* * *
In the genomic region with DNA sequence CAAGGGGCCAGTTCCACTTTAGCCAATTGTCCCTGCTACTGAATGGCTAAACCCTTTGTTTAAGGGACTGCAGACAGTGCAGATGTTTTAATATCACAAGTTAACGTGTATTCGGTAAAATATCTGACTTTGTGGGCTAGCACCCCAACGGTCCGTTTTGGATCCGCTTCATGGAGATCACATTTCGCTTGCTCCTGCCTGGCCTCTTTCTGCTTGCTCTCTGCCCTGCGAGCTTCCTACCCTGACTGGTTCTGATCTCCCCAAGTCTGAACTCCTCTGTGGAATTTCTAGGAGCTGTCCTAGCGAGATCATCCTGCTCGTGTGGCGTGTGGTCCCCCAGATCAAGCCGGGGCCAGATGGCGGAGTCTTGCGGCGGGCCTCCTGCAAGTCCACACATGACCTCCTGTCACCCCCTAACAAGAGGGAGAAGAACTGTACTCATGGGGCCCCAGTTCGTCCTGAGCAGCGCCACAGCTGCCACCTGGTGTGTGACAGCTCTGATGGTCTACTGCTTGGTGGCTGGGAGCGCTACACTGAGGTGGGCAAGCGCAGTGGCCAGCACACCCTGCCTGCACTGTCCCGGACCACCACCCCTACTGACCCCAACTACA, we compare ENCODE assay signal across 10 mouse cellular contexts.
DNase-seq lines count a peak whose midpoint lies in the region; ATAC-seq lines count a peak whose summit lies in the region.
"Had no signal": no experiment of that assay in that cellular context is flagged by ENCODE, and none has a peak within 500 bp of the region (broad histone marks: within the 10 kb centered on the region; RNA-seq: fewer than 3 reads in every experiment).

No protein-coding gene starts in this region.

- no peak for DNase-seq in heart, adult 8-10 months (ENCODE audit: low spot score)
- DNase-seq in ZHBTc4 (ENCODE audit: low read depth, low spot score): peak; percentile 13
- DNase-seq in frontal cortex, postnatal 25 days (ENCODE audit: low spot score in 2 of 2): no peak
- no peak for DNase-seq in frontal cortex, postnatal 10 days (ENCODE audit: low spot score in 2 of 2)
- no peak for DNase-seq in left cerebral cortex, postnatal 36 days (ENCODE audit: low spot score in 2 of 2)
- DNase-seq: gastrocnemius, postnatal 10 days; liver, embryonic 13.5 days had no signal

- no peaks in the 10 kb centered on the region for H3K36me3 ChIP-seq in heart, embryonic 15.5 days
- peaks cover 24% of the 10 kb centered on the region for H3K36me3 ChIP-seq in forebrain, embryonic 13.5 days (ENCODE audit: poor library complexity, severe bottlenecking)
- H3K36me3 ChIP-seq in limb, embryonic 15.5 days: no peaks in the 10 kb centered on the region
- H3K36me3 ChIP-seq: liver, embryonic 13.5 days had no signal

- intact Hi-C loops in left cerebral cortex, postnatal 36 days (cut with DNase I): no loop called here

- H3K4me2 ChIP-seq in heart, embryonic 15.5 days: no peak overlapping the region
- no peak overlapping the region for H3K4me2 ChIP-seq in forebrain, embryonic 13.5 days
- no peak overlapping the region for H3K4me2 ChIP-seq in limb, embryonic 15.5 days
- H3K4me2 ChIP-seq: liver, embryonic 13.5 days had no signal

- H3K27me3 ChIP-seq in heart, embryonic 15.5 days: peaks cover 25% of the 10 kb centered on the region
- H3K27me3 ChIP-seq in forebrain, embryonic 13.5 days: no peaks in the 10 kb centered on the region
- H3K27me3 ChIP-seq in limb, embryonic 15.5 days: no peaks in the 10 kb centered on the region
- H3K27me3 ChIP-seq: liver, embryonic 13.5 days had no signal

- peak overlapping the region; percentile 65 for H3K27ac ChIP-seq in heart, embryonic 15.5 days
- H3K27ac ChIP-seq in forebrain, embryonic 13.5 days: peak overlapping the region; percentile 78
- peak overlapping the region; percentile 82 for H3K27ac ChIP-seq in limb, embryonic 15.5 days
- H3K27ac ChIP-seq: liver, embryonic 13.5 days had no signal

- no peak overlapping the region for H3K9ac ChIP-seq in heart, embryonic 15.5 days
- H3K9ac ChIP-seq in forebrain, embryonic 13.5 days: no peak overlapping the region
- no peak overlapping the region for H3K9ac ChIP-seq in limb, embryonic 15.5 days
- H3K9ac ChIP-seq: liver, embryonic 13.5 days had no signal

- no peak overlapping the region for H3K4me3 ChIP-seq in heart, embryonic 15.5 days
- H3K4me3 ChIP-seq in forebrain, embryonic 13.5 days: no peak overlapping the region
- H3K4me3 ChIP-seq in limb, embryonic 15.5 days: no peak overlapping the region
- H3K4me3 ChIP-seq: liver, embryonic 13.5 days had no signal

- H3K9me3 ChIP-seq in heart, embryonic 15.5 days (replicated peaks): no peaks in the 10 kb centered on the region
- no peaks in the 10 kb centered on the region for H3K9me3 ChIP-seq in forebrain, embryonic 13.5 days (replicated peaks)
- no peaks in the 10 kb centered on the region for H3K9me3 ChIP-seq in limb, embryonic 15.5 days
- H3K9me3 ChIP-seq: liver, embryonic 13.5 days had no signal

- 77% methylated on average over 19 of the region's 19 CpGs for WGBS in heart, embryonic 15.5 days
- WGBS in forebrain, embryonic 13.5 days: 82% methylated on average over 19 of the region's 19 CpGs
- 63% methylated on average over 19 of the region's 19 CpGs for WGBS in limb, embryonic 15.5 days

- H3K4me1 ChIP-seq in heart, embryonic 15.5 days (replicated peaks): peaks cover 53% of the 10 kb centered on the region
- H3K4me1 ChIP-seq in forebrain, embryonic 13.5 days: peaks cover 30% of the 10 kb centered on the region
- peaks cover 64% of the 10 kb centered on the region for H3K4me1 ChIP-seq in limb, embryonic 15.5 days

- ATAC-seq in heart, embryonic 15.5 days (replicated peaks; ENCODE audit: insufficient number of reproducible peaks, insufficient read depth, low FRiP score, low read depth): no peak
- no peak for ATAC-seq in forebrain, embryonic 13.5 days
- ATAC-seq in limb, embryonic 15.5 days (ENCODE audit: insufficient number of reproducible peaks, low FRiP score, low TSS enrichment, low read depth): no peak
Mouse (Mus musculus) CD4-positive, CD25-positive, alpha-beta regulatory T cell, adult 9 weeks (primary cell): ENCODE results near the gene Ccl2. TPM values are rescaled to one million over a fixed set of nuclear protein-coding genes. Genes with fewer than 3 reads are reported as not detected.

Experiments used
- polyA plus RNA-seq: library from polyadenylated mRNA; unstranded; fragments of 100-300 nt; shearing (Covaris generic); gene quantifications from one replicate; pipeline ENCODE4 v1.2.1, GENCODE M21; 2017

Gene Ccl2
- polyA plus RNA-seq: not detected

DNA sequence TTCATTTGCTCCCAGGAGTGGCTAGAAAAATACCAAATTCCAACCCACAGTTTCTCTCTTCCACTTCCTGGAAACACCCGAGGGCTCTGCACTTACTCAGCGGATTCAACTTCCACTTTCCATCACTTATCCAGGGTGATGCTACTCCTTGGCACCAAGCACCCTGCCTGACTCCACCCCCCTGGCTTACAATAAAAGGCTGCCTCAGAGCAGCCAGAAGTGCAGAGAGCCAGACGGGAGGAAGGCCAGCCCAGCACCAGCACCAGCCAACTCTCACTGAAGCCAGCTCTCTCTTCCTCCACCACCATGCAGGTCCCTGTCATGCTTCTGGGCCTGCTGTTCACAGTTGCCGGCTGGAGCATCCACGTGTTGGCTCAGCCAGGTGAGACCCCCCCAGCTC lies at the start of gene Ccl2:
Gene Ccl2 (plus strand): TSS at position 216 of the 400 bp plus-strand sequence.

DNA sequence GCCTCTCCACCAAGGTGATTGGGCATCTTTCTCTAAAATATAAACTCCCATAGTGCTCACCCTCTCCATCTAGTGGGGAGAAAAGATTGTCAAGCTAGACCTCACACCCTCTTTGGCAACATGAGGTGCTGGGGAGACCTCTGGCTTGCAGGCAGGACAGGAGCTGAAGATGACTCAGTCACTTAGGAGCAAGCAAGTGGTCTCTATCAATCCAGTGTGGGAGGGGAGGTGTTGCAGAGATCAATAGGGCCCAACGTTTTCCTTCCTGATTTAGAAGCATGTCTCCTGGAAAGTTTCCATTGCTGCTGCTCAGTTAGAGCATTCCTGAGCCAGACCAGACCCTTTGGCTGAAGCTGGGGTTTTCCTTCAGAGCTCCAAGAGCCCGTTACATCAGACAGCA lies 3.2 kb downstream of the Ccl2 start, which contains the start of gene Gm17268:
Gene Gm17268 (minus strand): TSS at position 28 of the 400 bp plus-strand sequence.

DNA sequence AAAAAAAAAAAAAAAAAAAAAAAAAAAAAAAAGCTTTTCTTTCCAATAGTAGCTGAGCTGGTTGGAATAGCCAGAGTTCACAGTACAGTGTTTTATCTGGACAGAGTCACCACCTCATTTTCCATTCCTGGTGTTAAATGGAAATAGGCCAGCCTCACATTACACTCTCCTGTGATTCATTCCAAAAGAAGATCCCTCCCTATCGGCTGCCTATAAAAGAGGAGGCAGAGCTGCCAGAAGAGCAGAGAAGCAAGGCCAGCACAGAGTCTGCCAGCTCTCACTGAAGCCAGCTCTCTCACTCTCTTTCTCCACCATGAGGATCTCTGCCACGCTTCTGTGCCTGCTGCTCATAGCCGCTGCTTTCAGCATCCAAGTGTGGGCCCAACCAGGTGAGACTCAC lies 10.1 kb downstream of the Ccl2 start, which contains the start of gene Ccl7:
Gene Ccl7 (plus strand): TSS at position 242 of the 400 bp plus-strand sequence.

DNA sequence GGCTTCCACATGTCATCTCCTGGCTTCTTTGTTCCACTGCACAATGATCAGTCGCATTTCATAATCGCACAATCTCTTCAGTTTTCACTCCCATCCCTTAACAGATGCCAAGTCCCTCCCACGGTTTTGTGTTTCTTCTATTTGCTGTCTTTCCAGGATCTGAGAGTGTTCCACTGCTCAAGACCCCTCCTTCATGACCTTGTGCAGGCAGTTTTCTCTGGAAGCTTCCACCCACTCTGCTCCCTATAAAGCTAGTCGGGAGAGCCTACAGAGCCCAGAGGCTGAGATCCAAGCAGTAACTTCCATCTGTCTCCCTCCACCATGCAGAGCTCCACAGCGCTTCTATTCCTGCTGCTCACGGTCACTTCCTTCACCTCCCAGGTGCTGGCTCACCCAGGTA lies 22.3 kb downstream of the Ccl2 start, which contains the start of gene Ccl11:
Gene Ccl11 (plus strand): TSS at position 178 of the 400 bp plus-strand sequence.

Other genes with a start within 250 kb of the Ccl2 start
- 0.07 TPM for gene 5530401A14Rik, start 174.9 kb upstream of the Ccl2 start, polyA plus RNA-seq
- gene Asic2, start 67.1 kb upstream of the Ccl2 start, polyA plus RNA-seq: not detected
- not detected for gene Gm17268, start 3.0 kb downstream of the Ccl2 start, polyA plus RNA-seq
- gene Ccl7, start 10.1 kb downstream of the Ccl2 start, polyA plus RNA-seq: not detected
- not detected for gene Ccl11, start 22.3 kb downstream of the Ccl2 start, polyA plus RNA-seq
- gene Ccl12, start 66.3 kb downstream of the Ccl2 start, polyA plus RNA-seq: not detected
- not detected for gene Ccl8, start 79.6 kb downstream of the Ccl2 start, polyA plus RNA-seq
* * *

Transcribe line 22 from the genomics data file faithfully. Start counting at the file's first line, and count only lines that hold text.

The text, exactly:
- H3K27me3 ChIP-seq in limb, embryonic 15.5 days: no peaks in the 10 kb centered on the region